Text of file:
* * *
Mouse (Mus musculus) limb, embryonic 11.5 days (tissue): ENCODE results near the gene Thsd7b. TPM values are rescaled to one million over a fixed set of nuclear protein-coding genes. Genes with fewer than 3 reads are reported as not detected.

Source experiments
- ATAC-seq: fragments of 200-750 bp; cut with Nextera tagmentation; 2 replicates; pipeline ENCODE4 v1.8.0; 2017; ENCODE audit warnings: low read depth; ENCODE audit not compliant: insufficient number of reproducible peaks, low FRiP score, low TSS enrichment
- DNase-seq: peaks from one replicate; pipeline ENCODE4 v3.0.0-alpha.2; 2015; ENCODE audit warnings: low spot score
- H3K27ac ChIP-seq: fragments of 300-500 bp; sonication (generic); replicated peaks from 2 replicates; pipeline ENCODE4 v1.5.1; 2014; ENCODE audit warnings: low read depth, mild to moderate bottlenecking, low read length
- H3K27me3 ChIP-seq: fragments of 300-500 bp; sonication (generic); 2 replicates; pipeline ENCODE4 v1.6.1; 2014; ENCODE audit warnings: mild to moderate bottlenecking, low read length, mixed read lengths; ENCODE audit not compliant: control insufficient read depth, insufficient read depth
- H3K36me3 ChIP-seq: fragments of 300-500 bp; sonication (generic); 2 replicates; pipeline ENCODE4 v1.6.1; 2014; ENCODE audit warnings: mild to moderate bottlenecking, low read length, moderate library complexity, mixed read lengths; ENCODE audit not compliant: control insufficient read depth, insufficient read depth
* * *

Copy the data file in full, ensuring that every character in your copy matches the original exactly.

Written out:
Mouse (Mus musculus) limb, embryonic 11.5 days (tissue): ENCODE results near the gene Thsd7b. TPM values are rescaled to one million over a fixed set of nuclear protein-coding genes. Genes with fewer than 3 reads are reported as not detected.

Source experiments
- ATAC-seq: fragments of 200-750 bp; cut with Nextera tagmentation; 2 replicates; pipeline ENCODE4 v1.8.0; 2017; ENCODE audit warnings: low read depth; ENCODE audit not compliant: insufficient number of reproducible peaks, low FRiP score, low TSS enrichment
- DNase-seq: peaks from one replicate; pipeline ENCODE4 v3.0.0-alpha.2; 2015; ENCODE audit warnings: low spot score
- H3K27ac ChIP-seq: fragments of 300-500 bp; sonication (generic); replicated peaks from 2 replicates; pipeline ENCODE4 v1.5.1; 2014; ENCODE audit warnings: low read depth, mild to moderate bottlenecking, low read length
- H3K27me3 ChIP-seq: fragments of 300-500 bp; sonication (generic); 2 replicates; pipeline ENCODE4 v1.6.1; 2014; ENCODE audit warnings: mild to moderate bottlenecking, low read length, mixed read lengths; ENCODE audit not compliant: control insufficient read depth, insufficient read depth
- H3K36me3 ChIP-seq: fragments of 300-500 bp; sonication (generic); 2 replicates; pipeline ENCODE4 v1.6.1; 2014; ENCODE audit warnings: mild to moderate bottlenecking, low read length, moderate library complexity, mixed read lengths; ENCODE audit not compliant: control insufficient read depth, insufficient read depth